600 Capitol Way North, Olympia, WA 98501-1091
July 23, 2003
Contact: Madonna Luers, 509-456-4073
Fish will be shocked for removal to help threatened bull trout
SPOKANE -- The Washington Department of Fish and Wildlife (WDFW) will lead an effort July 30 to help threatened bull trout and westslope cutthroat trout by removing non-native fish from a part of Cedar Creek in Pend Oreille County.
Cedar Creek is a tributary of the Box Canyon Reach of the Pend Oreille River, one of the waters recently proposed by the U.S. Fish and Wildlife Service (USFWS) as critical habitat for bull trout and a priority for fish passage improvement.
Bull trout were listed as a threatened species under the Endangered Species Act (ESA) in 1998 due in part to habitat degradation and blockage of migratory corridors. Westslope cutthroat trout are also native to the Pend Oreille River and are a species of concern that have been petitioned for ESA listing.
Non-native rainbow trout and eastern brook trout will be removed from the lower 1.5 miles of Cedar Creek, below the Cedar Creek Dam near the town of Ione. Electroshocking equipment will be used to stun but not kill the fish so they can be collected and the rainbows re-located by a fish hatchery truck to other suitable waters.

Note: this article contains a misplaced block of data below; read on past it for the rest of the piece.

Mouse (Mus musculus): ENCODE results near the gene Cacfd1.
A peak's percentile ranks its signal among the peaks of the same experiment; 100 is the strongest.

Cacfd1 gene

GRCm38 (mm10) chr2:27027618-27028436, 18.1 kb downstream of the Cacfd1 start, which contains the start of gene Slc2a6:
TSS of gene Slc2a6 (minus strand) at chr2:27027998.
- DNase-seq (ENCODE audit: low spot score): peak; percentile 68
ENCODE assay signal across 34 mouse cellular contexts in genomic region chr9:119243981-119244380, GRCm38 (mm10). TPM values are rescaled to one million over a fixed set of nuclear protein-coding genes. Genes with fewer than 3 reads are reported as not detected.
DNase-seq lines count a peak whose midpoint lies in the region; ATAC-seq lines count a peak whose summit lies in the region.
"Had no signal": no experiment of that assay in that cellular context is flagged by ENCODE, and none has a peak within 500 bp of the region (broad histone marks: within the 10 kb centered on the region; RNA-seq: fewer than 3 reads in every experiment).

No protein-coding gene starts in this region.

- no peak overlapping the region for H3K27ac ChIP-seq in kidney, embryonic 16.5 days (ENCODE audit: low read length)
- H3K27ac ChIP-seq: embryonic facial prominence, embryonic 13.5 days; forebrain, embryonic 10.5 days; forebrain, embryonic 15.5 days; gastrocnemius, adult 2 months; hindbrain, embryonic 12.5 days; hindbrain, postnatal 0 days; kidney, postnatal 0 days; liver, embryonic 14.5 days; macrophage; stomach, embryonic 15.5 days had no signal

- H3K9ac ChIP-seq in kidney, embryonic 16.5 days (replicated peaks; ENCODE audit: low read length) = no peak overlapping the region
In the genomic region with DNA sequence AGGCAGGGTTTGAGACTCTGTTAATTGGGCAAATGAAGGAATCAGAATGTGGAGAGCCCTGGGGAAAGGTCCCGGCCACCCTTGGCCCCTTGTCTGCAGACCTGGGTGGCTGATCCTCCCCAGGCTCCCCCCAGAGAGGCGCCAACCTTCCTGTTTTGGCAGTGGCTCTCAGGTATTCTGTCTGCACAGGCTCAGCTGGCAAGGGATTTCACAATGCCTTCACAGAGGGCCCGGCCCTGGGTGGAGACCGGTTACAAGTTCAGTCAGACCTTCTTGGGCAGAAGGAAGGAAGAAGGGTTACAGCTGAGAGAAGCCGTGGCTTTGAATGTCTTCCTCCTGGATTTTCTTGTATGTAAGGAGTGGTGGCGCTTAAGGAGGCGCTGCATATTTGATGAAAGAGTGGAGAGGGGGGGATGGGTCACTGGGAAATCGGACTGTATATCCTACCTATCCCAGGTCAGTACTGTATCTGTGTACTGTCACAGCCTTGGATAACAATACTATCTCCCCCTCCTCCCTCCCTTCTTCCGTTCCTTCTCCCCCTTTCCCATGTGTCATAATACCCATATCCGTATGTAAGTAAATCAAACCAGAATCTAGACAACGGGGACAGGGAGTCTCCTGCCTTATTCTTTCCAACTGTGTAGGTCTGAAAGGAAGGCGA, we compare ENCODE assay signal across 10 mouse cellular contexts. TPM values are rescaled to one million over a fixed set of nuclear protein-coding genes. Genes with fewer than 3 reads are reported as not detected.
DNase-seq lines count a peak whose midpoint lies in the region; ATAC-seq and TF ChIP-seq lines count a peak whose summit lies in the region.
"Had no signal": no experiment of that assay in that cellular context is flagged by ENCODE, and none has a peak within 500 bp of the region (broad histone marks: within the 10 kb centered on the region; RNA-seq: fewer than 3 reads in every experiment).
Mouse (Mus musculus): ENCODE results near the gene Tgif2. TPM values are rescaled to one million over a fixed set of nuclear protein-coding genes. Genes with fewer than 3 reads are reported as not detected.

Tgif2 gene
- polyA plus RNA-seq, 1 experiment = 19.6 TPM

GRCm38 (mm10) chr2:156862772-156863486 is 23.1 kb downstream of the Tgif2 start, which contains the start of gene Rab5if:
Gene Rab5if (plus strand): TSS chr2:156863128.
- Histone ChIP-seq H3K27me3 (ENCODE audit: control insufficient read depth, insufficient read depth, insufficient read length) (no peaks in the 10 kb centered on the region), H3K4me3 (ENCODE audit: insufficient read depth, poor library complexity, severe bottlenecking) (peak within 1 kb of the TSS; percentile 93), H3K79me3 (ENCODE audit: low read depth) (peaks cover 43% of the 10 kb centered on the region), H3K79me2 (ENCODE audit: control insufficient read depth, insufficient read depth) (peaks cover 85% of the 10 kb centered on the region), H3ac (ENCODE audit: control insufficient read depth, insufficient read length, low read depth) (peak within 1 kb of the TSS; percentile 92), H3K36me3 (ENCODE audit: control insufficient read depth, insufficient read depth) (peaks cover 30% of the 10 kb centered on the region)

Fish biologists want to prevent these non-native species from inter-breeding with the native fish found above the 19-foot concrete dam, which is proposed for removal to restore fish passage to about 12 miles of native trout habitat. Removal of the 53-year-old dam, which has not been used as Ione's water source since 1988, would also restore the stream channel, reduce water temperatures, and eliminate a public health and safety concern from potential dam failure.
A dam removal proposal to the Washington Salmon Recovery Funding Board is waiting for a funding decision due on September 25.
WDFW will be aided in the July 30 fish removal project by staff from the U.S. Fish and Wildlife Service, the U.S. Forest Service, the Kalispel Tribe, the town of Ione, Pend Oreille Conservation District, and the Washington Department of Ecology. The project helps fulfill agreements made in a Memorandum of Understanding among the tribe, federal agencies, and WDFW.